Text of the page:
It certainly seems that Google is of the mindset that more data is always better. If only they had more data, they could really data their data. And now, thanks to a combination of satellite imaging and the Maritime Automatic Identification System — or AIS — that all ships have to prevent collisions, they’ll be able to gather the location of every vessel on the open water. That includes military ships.
Typically, AIS signals are designed to only be detectable for up to 20 nautical miles. But researchers at Greece’s University of the Aegean developed bigger and better antennas built on land that could pick up the signal even further away. Even so, this still only provided for those ships close to shore and not for those far out to sea. Enter satellites. Being overhead they can, with the right technological advances, find the signal at even greater distances.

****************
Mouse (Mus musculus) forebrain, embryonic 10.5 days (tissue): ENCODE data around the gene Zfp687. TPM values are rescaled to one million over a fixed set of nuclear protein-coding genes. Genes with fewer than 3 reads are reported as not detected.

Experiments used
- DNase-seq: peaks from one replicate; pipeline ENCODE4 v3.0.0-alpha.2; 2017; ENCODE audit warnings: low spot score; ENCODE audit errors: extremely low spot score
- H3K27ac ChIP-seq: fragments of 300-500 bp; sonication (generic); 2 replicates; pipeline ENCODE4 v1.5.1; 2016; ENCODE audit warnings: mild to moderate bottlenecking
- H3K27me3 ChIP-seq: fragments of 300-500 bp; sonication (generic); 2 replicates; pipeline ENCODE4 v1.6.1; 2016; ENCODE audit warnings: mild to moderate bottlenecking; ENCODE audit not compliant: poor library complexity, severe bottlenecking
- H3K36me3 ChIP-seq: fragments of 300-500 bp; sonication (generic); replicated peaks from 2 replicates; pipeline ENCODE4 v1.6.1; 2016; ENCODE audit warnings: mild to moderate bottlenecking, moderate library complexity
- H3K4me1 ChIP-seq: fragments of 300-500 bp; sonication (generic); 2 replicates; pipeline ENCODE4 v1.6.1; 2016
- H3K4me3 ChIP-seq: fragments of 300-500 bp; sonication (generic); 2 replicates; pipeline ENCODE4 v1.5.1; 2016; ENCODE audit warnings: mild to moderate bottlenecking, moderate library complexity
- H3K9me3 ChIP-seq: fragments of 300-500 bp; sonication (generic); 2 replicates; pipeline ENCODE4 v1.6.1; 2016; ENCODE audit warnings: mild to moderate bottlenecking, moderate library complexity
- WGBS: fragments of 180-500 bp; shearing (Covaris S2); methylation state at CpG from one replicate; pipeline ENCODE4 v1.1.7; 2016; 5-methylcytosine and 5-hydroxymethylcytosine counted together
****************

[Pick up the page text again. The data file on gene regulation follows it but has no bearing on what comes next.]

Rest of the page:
Michael Jones, Chief Technology Advocate at Google Ventures, let it be known at the annual Joint Warfighting Conference that the technology required for the endeavor cost a cool three million dollars. That’s three million dollars to know the location of every single ship out there — with one major flaw. For someone to go dark on the map, all one need do is turn off the AIS.
One big positive from this initiative is that patterns will emerge from the sheer amount of data being mined on completely legal ships. Researchers will have access to thousands upon thousands of routes over time. This could potentially lead to the discovery of improvements for shipping lanes or, if nothing else, it should be really cool to look at.
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